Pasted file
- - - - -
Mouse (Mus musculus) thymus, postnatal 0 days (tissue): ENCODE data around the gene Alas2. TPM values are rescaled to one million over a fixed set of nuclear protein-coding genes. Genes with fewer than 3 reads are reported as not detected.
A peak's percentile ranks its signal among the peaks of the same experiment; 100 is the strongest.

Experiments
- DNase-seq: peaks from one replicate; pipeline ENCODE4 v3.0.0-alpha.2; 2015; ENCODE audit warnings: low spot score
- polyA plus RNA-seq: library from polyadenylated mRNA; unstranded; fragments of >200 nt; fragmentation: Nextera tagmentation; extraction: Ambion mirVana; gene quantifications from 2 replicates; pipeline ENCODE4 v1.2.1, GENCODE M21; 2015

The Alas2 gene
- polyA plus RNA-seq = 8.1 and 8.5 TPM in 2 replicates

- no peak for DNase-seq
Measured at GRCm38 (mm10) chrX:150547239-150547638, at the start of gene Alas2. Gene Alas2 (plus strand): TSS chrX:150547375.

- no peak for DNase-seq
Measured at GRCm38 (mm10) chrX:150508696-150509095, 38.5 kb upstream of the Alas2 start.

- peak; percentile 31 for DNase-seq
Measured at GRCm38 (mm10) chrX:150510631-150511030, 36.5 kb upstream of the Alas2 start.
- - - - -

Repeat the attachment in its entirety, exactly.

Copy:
Mouse (Mus musculus) thymus, postnatal 0 days (tissue): ENCODE data around the gene Alas2. TPM values are rescaled to one million over a fixed set of nuclear protein-coding genes. Genes with fewer than 3 reads are reported as not detected.
A peak's percentile ranks its signal among the peaks of the same experiment; 100 is the strongest.

Experiments
- DNase-seq: peaks from one replicate; pipeline ENCODE4 v3.0.0-alpha.2; 2015; ENCODE audit warnings: low spot score
- polyA plus RNA-seq: library from polyadenylated mRNA; unstranded; fragments of >200 nt; fragmentation: Nextera tagmentation; extraction: Ambion mirVana; gene quantifications from 2 replicates; pipeline ENCODE4 v1.2.1, GENCODE M21; 2015

The Alas2 gene
- polyA plus RNA-seq = 8.1 and 8.5 TPM in 2 replicates

- no peak for DNase-seq
Measured at GRCm38 (mm10) chrX:150547239-150547638, at the start of gene Alas2. Gene Alas2 (plus strand): TSS chrX:150547375.

- no peak for DNase-seq
Measured at GRCm38 (mm10) chrX:150508696-150509095, 38.5 kb upstream of the Alas2 start.

- peak; percentile 31 for DNase-seq
Measured at GRCm38 (mm10) chrX:150510631-150511030, 36.5 kb upstream of the Alas2 start.